There are numerous metrics to focus on when launching an e-commerce startup. There are also several hypotheses that you will want to prove during the early months, but the most important hypothesis to make and prove is that your customer’s Lifetime Value divided by your Cost Per Acquisition is greater than 2x. This multiple holds true for numerous other startups, not just those in the e-commerce space.
While it is extremely important to continuously grow your daily Unique Visitors (i.e. shoppers) and number of Unique Buyers (i.e. customers), the LTV/CPA multiple will determine the scalability of your business. Note that 2x is what some would consider the minimum for investing. Aim to be at least in the 2x to 3x range.
My most important piece of advice related to this metric is to focus your efforts on increasing the LTV side of the equation. Too often I meet startups, typically with inexperienced entrepreneurs, that are not concerned about their low LTV because they anticipate using viral marketing to keep their CPA low. The web does make it possible to build a business based on a low LTV and CPA, but it is much harder and not as attractive. The one CPA aspect that you should pay attention to is the time to recover your CPA: aim to recover your CPA within the first 12 months. This will keep your working capital requirements down.
There are several levers you can pull to increase your customers LTV. The obvious ones are: increase cart-size, increase frequency of purchase, and move customers to higher margin products. One of the less obvious ways is to market third party offers to your customers. These are just a few of the things you can do to increase the LTV, which in its simplest form equals your Average Sale Price*Net Profit Margin*Purchases/Customer.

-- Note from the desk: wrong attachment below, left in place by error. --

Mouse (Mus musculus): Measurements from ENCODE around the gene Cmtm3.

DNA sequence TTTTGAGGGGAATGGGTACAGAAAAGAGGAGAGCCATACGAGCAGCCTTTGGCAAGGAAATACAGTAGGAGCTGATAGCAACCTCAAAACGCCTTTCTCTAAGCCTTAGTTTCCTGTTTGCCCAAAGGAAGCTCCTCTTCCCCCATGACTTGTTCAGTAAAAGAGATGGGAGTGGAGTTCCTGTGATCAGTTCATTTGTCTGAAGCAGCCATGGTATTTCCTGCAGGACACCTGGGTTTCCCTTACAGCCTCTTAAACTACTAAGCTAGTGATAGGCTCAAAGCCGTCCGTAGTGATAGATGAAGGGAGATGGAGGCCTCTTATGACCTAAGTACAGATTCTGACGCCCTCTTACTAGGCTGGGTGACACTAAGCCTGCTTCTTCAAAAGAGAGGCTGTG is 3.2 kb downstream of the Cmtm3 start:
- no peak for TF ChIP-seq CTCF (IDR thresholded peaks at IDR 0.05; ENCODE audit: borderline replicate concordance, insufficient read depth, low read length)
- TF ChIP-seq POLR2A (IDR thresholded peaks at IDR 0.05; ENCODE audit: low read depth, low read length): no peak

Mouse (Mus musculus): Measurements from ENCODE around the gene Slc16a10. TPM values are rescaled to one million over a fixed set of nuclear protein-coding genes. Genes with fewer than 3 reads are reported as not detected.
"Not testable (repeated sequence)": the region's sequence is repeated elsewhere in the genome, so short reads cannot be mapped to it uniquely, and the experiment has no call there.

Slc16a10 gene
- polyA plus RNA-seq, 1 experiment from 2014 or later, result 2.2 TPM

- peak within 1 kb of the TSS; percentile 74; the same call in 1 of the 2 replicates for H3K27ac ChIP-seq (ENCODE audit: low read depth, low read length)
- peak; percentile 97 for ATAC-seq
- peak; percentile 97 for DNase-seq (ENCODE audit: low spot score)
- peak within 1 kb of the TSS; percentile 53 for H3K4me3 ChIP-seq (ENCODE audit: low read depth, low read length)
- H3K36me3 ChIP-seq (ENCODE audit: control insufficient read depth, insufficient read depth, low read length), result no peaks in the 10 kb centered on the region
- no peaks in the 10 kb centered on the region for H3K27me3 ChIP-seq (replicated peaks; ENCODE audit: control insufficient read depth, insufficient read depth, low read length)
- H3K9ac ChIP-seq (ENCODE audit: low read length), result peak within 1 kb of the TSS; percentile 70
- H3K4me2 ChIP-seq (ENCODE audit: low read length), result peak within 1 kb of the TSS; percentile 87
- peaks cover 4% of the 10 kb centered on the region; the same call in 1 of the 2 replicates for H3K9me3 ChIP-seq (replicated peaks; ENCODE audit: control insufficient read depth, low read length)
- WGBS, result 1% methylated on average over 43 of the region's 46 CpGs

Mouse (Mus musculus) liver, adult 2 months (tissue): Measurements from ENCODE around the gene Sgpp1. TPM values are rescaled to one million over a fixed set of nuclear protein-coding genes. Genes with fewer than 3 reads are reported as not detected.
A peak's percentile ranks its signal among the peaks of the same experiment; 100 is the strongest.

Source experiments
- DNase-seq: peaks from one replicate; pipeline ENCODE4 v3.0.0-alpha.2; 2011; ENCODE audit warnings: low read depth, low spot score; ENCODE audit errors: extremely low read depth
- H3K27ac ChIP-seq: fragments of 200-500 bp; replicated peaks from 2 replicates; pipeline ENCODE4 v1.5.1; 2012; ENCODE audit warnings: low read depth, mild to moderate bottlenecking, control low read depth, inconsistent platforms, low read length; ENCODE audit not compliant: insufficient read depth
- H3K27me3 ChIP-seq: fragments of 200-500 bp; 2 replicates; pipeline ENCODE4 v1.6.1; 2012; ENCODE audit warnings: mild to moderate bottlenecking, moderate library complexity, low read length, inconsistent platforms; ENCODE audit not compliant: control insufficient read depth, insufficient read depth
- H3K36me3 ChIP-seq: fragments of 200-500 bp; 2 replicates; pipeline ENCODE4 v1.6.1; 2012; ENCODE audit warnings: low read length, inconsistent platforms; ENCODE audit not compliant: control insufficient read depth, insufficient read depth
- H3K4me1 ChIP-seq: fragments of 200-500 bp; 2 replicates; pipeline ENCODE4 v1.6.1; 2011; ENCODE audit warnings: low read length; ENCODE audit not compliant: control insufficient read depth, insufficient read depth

Lastly, their are different variations of an LTV calculations. Agree early-on what LTV calculation makes the most sense for your business, and start hypothesizing about your customers LTV, CPA, and the resulting multiple. Inherently, a large piece of your LTV calculation will be a forecast, and as with other startup forecast, it will be wrong, but the sooner you can create a hypothesis about your customers behavior and begin to test it…the closer you will be to proving your business model and attracting more capital.
Check out this infographic if you don’t know how to calculate your LTV.
And as always, check out some resources from other VCs:
Fred Wilson: http://www.avc.com/a_vc/2011/04/ltv-cpa.html
David Skok: http://www.forentrepreneurs.com/startup-killer/
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